The number of new homes registered last month fell by 60 percent compared with the same month last year, according to figures from home guarantee scheme Homebond.
Homebond said just 45 new homes were registered across the country last month, down from 72 in January last year.
No new homes at all were registered in Dublin. Two counties, Louth and Cork, accounted for more than two-thirds of the total.
The Homebond figures are seen as an indicator of future housing activity. Homebond is the bigger of two companies which provide registration figures, the other being Premier.
Last month, Homebond figures showed that the number of new homes registered last year fell by more than 50 percent compared with 2010.
Meanwhile, activity in the Irish construction sector fell again at the start of 2012, after stabilizing towards the end of last year.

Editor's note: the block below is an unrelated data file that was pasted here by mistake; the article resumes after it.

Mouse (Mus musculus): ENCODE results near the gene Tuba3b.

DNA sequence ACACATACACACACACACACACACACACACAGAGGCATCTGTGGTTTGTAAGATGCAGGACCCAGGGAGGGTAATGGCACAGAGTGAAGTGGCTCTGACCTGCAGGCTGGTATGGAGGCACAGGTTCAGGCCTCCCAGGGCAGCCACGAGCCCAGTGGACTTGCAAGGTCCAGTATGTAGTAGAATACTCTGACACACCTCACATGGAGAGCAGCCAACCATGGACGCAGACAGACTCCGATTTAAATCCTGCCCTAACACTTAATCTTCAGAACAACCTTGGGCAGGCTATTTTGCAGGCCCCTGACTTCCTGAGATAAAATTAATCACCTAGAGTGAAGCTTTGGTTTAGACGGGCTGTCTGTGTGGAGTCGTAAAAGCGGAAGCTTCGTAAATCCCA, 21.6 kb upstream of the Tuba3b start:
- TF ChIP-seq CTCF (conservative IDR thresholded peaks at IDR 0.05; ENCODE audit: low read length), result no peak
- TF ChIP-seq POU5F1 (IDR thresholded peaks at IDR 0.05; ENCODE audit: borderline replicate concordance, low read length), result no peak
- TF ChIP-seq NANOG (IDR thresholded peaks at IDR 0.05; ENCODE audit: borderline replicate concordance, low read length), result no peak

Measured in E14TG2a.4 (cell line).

The Ulster Bank Construction Purchasing Managers' Index fell to 46.4 in January from 49.9 in December. Any figure below 50 signals contraction, while a figure above 50 signals growth. The index looks at three components of the industry -- housing, commercial and civil engineering.
The bank said that in contrast to the trend for overall activity, commercial activity increased in January from 49.8 to 51.3. The rise was the first in the sector since October 2007.
Housing activity fell in January, with the index falling to 47.2 from 52.3 in December, while civil engineering remained the worst performing sector, with activity seeing a steep reduction to 37.7 from 42.9 in December.
Ulster Bank said January saw the fastest reduction in activity in three months with companies reporting falling new business due to weak client confidence amid uncertain economic conditions.
Jobs continued to be cut sharply in the sector, but construction firms decreased their purchasing activity at the weakest pace since January 2011. Sentiment regarding future activity levels also improved.
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